|Berrian should thrive now that he's paired with a premier QB.
13 at Cleveland
20 at Detroit
27 SAN FRANCISCO
5 GREEN BAY (M)
11 at St. Louis
25 at Pittsburgh
1 at Green Bay
6 at Arizona
20 at Carolina
28 at Chicago (M)
3 N.Y. GIANTS
Cedric Griffin, Cornerback: Opposing teams do not like to run against the Vikings' front four.
They do not like to throw against Pro Bowl cornerback Antoine Winfield. That
makes Cedric Griffin, the corner opposite Winfield, a very busy man. Griffin
showed last season that he's capable of handling the workload. A second-round
draft pick in 2006 out of Texas, where he was an integral part of the Longhorns'
national championship team, Griffin saw limited action in '06 and was victimized
often after moving into the starting lineup the following year. But his coverage
skills improved noticeably last season, when he also made 85 tackles (third best
on the team) and showed a willingness to come up from the secondary and butt
helmets with running backs.
At 6 feet, 203 pounds, Griffin is one of a new breed of cornerback -- rangy and
physical, able to match up with supersized wide receivers. The Vikings believe
he's built to last, signing him to a five-year, $28.5 million extension in the
spring and then inking Winfield to a five-year, $36 million extension this
summer to keep the pair intact. While Winfield, 32, is a finished product,
Griffin is 26 and still has room to improve. He had only one interception last
season, and Minnesota finished 18th in pass defense.
"We had some missed tackles, some balls go over our head," Griffin says. "Our
defense isn't the best yet, but we're going to be the
This article appears in the September 7, 2009 issue of Sports Illustrated.
Brett Favre adds a new dimension to the offense -- it's called a passing game -- and juices the postseason prospects.
Since wide receiver Bernard Berrian broke into the NFL five years ago,
his quarterbacks have been Chad Hutchinson, Craig Krenzel, Jonathan Quinn, Jeff
Blake, Rex Grossman, Kyle Orton, Brian Griese, Tarvaris Jackson and Gus
Frerotte. Berrian started his career with the Bears, which explains the initial
turbulence, before signing with the Vikings as a free agent in 2008. He quickly
discovered that there was as much quarterback drama in Minnesota as there used
to be in Chicago. "It does seem to follow me around," Berrian says. "Sometimes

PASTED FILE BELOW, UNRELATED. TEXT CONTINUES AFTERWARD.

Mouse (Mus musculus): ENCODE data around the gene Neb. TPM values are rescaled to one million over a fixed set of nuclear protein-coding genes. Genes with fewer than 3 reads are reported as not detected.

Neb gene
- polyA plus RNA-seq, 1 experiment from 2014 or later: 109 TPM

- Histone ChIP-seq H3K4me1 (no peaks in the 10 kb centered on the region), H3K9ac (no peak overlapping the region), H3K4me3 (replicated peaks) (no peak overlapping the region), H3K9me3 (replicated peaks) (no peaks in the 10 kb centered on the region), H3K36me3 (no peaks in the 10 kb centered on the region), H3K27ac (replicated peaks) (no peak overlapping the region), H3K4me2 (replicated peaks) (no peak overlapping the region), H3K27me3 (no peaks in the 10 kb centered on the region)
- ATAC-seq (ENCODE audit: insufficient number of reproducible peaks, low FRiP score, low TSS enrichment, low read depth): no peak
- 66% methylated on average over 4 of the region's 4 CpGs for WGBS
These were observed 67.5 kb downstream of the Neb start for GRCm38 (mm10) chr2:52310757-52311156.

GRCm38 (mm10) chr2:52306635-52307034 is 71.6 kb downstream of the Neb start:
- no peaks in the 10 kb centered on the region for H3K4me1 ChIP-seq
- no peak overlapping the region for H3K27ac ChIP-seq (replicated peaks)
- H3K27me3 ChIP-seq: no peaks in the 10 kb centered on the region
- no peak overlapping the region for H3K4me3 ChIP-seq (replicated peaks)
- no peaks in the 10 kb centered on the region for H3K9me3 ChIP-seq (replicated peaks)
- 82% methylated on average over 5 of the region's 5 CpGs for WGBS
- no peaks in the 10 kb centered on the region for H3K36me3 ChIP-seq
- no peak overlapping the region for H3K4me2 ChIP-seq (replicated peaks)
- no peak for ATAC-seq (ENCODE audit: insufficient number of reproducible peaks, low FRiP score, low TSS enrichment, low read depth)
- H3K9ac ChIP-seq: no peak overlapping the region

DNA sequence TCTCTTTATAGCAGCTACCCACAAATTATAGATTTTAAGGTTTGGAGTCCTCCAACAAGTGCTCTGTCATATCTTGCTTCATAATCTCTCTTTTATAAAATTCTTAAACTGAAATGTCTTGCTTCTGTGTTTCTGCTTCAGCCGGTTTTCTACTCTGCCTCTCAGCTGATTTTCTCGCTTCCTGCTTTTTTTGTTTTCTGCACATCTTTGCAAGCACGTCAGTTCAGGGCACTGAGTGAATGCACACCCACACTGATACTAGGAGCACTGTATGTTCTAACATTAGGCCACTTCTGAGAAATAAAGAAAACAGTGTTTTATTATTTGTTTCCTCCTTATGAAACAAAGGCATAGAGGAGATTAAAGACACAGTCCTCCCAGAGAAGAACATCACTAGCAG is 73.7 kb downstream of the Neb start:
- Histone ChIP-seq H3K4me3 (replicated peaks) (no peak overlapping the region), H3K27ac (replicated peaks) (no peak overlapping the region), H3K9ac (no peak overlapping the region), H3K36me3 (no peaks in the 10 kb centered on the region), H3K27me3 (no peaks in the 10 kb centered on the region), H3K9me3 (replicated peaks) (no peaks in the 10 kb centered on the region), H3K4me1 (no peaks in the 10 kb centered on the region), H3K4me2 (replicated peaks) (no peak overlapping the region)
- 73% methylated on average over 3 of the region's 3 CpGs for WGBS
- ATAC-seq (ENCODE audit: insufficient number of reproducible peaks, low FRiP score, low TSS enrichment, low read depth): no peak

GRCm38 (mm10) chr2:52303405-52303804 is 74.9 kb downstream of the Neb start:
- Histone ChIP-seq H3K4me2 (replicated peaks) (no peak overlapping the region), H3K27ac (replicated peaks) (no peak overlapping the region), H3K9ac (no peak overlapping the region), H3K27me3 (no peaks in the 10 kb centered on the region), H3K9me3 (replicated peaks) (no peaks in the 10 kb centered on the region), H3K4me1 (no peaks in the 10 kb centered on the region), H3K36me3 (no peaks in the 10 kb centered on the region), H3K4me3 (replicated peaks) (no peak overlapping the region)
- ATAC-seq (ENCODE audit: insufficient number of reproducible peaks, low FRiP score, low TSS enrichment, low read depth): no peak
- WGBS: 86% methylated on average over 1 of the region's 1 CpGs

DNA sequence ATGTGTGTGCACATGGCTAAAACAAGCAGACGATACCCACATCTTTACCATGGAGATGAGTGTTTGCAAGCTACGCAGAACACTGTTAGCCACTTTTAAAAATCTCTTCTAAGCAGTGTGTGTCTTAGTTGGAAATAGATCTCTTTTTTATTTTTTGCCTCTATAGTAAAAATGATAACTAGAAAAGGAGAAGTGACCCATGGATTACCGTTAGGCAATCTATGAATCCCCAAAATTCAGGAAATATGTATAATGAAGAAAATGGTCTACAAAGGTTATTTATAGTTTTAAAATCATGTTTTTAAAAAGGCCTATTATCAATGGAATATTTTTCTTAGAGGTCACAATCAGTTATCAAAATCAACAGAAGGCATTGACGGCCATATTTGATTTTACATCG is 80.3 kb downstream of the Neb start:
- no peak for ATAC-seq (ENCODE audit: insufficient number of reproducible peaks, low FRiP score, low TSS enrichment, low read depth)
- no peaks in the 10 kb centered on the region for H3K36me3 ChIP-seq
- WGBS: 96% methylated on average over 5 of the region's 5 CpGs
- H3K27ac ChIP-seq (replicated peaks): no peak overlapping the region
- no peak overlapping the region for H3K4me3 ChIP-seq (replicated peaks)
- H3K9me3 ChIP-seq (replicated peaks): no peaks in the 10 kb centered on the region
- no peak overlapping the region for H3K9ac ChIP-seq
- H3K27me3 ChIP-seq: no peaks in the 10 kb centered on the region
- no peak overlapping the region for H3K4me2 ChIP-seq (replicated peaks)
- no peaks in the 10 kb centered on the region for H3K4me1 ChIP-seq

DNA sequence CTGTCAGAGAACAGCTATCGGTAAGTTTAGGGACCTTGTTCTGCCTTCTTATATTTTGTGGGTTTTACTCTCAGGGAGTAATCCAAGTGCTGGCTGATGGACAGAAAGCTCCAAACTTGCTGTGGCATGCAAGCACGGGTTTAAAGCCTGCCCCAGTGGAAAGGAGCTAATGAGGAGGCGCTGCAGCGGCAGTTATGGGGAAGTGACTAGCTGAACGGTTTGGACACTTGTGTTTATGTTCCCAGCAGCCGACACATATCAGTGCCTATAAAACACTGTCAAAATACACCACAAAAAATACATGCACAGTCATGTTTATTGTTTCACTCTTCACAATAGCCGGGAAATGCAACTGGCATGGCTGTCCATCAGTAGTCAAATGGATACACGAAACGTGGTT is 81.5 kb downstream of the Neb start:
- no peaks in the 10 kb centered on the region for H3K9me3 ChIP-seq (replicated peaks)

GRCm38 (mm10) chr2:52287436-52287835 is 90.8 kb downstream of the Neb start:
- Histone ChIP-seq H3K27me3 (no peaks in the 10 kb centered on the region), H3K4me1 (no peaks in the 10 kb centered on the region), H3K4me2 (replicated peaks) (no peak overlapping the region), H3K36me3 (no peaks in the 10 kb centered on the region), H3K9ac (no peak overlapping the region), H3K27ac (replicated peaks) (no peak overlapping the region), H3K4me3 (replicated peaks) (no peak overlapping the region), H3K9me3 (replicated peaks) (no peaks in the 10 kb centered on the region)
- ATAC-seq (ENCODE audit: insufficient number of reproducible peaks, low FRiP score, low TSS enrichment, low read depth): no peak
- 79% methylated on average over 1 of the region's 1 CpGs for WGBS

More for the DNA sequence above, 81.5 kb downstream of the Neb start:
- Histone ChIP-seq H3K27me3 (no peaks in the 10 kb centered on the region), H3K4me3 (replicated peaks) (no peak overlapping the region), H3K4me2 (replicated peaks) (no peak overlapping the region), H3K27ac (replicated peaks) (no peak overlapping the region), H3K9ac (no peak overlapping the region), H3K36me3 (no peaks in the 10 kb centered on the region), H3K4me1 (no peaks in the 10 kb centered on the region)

you think about what you could do if you had the same guy, but I try not to go
A burner who was born in Spain, raised in California and drafted in the third
round out of Fresno State in 2004, Berrian's productivity is remarkable when
considering who has been passing him the ball -- he was second in the NFL last
season with 20.1 yards per catch. Now he finally has a chance to show what he
can do with a marquee passer. His Brett Favre may not be in Minnesota for more
than a year, but with Berrian, tailback Adrian Peterson and a defense that
ranked No. 1 last year against the run, the Vikings now have arguably the best
roster, top to bottom, in the league -- one good enough to make a serious run at
the Super Bowl.
As Berrian stretches defenses, Favre's favorite target may become Percy
Harvin, the first-round pick out of Florida. He'll run underneath, providing an
intriguing outlet for Favre. The Vikings are going to use the rookie in as many
ways as the Gators did en route to last season's national championship. Harvin
figures to return kicks and punts, run reverses, catch bubble screens and
possibly take some direct snaps. "It's not like he hasn't done a few different
things in the past to touch the ball," says coach Brad Childress. "We're going
to completely submerge him in this offense."
Says Harvin, "I'm going to be all over."
While the Vikings adapt to those changes on offense -- new quarterback, new
threats, much higher expectations -- the defense is basically the same as the one
that ranked sixth in yards allowed last season. One crucial difference is the
return of middle linebacker E.J. Henderson, a team leader who was playing at a
Pro Bowl level when he tore ligaments in his toe in the fourth game of the year.
Minnesota was only 18th against the pass last year, a figure that Henderson
can't help but improve. If he hadn't been placed on injured reserve, ending his
season, he believes he could have made it back for the first round of the
playoffs, when the Vikings' defense finally caved at home against the Eagles.
With Henderson on the field, the Vikes wonder if they could have advanced as far
as Philly did, or beyond. "E.J. is a beast, he's an animal, and he's hungry,"
says cornerback Cedric Griffin. "Having him this year is going to make us a lot
Henderson arrived at training camp with a customized present for his
teammates: white T-shirts showing purple defenders tackling a huge numeral 1.
That stands for No. 1 in total defense, the spot owned last season by the Super
Bowl-champion Steelers. The fact that the Steelers are coached by Mike Tomlin,
Minnesota's former defensive coordinator, makes the competition more personal.
"We're trying to make a run at him," Henderson says. "Number 1 -- that's what
we're striving to be. That's our goal."
The Vikings used to daydream about winning the Super Bowl the way the 2000
Ravens did, by scoring a couple of touchdowns a game and stopping everybody
cold. With Favre, their options grow, and so does their margin for error. They
can pitch the ball to Peterson, hand it to Harvin and, assuming Favre's arm
still allows, launch a few long ones to Berrian and let him run.
-- Lee Jenkins